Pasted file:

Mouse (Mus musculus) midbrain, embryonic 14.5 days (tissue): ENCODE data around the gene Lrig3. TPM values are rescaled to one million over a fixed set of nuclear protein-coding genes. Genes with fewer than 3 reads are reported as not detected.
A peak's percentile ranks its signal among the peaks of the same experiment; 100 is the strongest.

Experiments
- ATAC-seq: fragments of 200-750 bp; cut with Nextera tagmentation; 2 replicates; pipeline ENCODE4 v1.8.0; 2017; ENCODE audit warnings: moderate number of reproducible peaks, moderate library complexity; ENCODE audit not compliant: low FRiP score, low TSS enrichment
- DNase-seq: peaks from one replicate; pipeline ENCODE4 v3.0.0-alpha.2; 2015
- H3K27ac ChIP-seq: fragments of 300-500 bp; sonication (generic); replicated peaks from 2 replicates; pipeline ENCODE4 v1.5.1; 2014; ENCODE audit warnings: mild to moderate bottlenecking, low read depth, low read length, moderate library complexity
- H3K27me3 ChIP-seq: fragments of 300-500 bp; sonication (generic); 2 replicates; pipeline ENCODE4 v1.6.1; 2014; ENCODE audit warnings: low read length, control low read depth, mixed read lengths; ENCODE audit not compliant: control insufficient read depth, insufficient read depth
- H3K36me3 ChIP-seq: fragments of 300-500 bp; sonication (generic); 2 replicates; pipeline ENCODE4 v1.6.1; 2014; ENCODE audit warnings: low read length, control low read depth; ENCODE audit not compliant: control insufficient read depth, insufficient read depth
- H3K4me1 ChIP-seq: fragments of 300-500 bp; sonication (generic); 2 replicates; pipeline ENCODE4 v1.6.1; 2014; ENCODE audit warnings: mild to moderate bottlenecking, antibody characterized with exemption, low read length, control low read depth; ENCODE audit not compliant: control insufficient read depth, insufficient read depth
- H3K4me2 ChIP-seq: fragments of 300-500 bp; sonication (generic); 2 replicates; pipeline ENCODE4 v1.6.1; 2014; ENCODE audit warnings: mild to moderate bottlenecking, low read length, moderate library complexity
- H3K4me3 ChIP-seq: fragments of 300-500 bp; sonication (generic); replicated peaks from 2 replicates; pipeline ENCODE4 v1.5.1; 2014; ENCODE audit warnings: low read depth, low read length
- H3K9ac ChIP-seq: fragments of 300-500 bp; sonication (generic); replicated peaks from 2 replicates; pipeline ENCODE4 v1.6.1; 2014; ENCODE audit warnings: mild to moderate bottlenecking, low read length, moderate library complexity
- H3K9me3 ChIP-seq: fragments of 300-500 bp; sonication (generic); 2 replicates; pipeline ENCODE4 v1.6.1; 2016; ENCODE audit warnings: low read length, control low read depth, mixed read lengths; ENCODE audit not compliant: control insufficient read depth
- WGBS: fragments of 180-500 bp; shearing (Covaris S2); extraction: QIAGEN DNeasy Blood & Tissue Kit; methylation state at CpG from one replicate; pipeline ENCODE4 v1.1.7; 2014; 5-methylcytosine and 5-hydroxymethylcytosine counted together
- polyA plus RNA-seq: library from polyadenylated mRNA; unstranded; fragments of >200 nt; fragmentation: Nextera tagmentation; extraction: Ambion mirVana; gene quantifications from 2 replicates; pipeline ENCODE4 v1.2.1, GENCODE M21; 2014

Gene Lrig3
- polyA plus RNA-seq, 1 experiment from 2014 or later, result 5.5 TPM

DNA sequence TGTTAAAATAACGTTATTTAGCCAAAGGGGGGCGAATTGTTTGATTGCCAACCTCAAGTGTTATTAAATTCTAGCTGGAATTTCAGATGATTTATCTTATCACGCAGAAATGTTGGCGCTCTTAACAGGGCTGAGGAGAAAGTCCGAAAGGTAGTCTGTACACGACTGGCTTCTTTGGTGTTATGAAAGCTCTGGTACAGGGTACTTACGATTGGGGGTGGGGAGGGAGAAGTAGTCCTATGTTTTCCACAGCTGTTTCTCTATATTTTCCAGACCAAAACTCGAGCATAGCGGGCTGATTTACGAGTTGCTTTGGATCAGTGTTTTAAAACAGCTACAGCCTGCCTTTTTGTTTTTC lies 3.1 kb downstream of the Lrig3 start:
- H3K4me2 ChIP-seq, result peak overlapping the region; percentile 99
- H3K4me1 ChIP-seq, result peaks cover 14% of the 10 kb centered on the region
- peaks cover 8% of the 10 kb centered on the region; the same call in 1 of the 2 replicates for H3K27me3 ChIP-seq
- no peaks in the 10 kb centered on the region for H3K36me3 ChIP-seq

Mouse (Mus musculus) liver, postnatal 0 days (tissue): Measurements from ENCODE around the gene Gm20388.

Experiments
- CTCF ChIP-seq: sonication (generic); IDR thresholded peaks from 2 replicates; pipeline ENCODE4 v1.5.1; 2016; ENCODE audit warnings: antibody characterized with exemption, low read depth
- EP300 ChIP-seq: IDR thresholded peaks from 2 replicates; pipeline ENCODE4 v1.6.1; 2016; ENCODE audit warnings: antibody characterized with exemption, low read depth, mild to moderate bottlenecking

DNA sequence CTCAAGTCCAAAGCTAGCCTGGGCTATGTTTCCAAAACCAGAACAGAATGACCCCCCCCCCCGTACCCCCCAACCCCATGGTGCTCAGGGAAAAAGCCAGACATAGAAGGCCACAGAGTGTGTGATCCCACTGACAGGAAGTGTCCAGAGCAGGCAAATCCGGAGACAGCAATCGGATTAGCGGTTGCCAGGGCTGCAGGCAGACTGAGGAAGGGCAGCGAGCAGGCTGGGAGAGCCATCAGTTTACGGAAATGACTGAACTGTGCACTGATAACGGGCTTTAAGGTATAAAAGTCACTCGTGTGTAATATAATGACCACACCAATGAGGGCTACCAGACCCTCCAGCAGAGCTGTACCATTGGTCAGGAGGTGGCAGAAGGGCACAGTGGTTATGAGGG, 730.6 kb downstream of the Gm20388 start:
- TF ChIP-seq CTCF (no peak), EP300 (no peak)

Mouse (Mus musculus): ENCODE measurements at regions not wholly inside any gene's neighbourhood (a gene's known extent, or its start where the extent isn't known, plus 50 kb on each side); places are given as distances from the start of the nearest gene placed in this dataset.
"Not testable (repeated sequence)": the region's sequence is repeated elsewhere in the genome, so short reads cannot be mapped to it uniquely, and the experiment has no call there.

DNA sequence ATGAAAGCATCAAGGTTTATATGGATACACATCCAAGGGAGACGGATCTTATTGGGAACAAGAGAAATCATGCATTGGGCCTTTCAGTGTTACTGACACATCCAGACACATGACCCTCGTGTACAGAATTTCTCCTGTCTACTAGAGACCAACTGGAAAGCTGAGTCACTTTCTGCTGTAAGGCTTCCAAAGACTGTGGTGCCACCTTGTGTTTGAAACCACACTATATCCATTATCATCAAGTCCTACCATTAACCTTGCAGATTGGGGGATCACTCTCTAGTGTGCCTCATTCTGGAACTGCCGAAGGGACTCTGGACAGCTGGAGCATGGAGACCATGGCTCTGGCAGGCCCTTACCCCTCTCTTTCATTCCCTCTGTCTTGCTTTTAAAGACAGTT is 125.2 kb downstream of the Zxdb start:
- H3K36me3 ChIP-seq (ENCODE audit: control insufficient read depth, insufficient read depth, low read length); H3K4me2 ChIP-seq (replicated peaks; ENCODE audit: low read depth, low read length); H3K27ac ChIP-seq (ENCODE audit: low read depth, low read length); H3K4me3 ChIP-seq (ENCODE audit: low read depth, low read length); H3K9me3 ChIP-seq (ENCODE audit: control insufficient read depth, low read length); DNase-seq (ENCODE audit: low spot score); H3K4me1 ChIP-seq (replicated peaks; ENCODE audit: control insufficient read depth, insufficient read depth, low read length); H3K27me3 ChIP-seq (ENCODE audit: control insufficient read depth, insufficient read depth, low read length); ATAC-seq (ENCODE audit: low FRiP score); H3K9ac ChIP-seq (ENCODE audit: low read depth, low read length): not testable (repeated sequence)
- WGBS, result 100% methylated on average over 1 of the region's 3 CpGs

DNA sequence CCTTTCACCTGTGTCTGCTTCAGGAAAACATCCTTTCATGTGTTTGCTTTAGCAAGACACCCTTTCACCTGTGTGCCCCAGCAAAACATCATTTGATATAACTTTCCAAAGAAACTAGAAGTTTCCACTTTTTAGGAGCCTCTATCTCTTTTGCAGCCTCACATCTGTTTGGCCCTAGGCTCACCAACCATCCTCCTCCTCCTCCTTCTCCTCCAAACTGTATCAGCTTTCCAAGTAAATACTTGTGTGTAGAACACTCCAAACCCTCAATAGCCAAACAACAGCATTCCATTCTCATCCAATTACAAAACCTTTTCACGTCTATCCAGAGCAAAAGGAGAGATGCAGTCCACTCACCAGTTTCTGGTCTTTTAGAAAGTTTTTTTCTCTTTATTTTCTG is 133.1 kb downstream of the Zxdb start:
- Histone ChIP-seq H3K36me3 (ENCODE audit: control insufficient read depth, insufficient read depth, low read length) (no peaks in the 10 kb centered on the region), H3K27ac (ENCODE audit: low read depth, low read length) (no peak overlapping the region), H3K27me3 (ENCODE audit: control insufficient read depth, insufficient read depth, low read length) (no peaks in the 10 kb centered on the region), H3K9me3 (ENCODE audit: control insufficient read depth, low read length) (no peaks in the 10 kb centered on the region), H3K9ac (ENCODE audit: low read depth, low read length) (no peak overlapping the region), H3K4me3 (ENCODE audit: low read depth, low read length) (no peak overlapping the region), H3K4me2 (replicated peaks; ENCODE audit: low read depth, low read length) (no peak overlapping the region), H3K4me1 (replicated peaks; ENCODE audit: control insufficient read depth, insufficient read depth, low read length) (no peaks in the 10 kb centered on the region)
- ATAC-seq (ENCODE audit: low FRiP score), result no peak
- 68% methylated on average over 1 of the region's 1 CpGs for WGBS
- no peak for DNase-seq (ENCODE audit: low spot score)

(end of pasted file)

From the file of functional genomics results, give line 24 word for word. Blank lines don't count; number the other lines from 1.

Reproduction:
Experiments